What are the potential benefits of cupping therapy?

Many people who’ve had cupping therapy report that it:

Reduces pain and inflammation.

Decreases muscle tightness.

Improves blood flow.

Increases range of motion.


What are the risks or complications of cup therapy?

Cupping is a relatively low-risk therapy. Still, you may experience:

Bruising.

Burns from heated cups.

Fatigue.

Headaches.

Muscle tension or soreness.

Nausea.

Skin infections, itching or scarring.

In rare instances, people may develop vasovagal syncope (fainting after a drop in your blood pressure and heart rate). This is most common after wet cupping for people who pass out with needle sticks.


Who shouldn’t get cupping?

Because researchers know so little about cupping’s effects on pregnancy, you shouldn’t have cupping therapy if you’re pregnant. You should also avoid cupping if you have:

Anemia.

A pacemaker.

Bleeding disorders like hemophilia.

Blood clotting problems, like deep vein thrombosis (DVT) or a history of strokes.

Cardiovascular disease.

Skin conditions, including eczema and psoriasis.

Seizures (epilepsy).


Even though cupping therapy carries a low risk of complications, it’s not for everyone. Talk to your healthcare provider before trying cupping or any other alternative medical treatment.


How effective is cupping?

There’s mixed evidence about the effectiveness of cupping. Experts note many different reasons why cupping might work. In fact, the success of cupping may result from a combination of these reasons.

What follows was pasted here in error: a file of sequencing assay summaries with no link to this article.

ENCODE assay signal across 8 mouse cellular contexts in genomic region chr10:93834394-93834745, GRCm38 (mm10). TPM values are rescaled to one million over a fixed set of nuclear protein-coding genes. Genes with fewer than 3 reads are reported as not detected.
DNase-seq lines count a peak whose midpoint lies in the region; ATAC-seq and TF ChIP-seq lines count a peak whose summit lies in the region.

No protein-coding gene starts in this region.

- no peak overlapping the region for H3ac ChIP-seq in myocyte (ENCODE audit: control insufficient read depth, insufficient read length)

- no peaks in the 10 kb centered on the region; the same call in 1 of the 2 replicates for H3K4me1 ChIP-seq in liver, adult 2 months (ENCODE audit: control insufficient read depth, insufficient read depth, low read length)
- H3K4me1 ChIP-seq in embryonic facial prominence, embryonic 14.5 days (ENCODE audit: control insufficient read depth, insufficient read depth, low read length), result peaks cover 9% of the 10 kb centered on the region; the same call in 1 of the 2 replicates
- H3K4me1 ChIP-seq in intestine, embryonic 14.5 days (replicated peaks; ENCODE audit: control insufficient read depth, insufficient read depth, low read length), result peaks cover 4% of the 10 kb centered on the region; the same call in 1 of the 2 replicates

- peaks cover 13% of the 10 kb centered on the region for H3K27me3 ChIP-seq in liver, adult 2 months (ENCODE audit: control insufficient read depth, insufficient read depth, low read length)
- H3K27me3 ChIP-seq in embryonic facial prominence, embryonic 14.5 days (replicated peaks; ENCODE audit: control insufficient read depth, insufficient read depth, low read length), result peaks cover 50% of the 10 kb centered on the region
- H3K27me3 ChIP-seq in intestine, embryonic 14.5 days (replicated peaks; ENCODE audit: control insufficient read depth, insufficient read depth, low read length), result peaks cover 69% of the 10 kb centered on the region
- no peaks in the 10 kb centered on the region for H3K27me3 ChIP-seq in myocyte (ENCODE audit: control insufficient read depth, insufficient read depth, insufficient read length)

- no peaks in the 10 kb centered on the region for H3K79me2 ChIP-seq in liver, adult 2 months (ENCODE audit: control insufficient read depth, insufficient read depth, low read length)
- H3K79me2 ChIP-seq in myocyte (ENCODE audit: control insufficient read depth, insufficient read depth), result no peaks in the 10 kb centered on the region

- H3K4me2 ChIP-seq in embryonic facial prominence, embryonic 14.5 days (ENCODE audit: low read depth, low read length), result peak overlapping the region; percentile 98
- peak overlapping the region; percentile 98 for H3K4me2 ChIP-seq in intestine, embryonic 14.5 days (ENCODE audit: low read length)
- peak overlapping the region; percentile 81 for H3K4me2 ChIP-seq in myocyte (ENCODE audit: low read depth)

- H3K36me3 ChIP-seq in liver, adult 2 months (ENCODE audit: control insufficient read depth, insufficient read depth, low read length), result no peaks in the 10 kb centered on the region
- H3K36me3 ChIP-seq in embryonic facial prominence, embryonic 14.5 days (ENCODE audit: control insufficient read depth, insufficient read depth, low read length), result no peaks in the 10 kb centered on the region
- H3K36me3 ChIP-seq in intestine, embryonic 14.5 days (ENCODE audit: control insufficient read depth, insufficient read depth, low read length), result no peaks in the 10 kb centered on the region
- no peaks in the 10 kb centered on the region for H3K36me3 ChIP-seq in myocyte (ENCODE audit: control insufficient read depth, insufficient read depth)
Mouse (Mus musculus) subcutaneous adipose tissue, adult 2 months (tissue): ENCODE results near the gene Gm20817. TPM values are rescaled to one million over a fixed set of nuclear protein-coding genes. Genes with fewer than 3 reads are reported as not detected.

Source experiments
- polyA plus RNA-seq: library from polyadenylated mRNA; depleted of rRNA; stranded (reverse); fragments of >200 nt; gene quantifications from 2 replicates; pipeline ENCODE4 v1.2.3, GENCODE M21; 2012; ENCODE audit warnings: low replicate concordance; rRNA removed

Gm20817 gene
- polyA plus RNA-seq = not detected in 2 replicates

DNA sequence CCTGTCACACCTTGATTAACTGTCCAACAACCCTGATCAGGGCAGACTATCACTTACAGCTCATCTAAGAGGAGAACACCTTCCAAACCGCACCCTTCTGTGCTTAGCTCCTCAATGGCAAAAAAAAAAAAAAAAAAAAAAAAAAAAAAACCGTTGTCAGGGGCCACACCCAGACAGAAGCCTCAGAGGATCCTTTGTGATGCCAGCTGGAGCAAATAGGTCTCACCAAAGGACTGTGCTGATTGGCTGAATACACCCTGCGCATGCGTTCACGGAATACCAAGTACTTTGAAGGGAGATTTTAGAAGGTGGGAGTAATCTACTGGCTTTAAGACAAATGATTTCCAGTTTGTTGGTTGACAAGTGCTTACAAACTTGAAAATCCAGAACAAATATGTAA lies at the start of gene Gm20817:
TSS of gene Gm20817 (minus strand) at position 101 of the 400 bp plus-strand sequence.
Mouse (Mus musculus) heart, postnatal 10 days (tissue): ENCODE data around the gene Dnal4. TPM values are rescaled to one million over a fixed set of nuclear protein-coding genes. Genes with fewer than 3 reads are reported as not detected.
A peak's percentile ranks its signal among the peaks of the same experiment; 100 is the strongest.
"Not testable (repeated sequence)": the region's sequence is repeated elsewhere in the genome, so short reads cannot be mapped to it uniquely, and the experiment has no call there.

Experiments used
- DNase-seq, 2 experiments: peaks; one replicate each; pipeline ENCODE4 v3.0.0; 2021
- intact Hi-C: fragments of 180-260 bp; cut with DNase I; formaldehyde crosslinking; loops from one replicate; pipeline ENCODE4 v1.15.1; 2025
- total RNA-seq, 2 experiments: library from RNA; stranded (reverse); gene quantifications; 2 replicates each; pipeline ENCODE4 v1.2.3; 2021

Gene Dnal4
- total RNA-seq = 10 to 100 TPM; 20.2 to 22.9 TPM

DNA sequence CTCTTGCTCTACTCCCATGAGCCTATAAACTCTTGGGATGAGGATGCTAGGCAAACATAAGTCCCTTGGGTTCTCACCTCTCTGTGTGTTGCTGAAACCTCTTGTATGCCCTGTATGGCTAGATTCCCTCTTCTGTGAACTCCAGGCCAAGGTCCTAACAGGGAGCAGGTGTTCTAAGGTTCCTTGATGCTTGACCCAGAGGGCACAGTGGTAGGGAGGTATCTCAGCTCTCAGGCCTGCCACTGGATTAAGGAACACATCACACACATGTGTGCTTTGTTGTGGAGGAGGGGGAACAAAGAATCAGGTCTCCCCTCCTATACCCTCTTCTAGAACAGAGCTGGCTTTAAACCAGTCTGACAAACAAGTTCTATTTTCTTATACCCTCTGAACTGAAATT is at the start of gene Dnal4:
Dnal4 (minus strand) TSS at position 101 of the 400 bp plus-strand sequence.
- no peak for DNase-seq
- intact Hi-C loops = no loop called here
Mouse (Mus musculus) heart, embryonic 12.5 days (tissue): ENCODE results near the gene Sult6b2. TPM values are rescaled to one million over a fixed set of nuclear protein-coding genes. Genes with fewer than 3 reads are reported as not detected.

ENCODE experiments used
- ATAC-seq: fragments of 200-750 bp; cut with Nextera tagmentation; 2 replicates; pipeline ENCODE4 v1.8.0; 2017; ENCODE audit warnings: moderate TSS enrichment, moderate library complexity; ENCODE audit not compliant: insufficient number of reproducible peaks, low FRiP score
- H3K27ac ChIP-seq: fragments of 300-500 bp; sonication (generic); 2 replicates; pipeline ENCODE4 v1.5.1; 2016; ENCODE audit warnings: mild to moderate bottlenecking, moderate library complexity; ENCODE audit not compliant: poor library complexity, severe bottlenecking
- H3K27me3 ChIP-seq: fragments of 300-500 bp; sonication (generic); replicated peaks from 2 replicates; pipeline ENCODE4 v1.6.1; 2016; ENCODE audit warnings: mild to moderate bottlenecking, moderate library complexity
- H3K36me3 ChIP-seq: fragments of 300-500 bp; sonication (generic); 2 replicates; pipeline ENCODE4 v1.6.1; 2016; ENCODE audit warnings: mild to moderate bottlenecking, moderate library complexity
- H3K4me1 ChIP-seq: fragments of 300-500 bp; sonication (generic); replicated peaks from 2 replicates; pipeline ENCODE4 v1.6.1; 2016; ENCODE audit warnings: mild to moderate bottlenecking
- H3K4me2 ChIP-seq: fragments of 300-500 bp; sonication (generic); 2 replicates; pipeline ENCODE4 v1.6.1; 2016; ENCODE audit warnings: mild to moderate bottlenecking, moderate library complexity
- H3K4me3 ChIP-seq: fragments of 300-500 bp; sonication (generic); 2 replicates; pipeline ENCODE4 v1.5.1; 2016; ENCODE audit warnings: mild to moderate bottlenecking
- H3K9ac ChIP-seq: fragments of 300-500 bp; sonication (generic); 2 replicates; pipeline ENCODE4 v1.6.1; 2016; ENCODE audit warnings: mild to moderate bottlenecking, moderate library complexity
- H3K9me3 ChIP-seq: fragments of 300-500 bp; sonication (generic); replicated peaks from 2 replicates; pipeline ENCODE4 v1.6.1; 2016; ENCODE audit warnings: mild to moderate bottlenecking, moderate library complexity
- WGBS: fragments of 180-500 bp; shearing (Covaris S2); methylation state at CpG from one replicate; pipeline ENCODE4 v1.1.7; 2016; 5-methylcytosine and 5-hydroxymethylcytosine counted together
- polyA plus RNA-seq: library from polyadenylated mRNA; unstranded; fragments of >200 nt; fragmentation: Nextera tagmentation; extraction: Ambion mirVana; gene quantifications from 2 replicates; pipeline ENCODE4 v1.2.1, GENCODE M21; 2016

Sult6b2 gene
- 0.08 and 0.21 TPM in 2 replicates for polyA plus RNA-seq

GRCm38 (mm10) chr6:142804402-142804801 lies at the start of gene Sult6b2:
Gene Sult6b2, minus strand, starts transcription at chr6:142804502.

For example, cupping therapy might:

Encourage whole-body comfort and relaxation.

Increase your pain threshold.

Reduce inflammation.

Enhance blood circulation.

Remove toxins from your body.

Reduce cholesterol and low-density lipoprotein (LDL).

Help prevent cardiovascular diseases like atherosclerosis.

Increase red blood cells.

Stimulate your peripheral nervous system.


Most healthcare providers recommend cupping as a complementary medicine treatment. In other words, you should use it in combination with traditional Western medicine rather than as a stand-alone procedure.


What questions should I ask my healthcare provider?

If you’re thinking about trying cupping therapy, here are a few questions you might want to ask your healthcare provider:


Could cupping help my specific symptoms?

Are there other treatments I should try in addition to cupping?

What’s your experience with cupping therapy?

Are there any reasons why I shouldn’t try cupping?

Are there cupping therapists in the area that you recommend, or how can I identify a qualified cupping therapist?



People have used cupping therapy to relieve pain, headaches and other symptoms for thousands of years. While there’s not a lot of research to back up claims of success, cupping seems to work for some people — and it doesn’t carry a lot of risks. Still, you should talk to a healthcare provider before trying cupping or any alternative therapy. Your provider may be able to recommend a practitioner or specialist who can provide the alternative therapy and do so effectively and safely.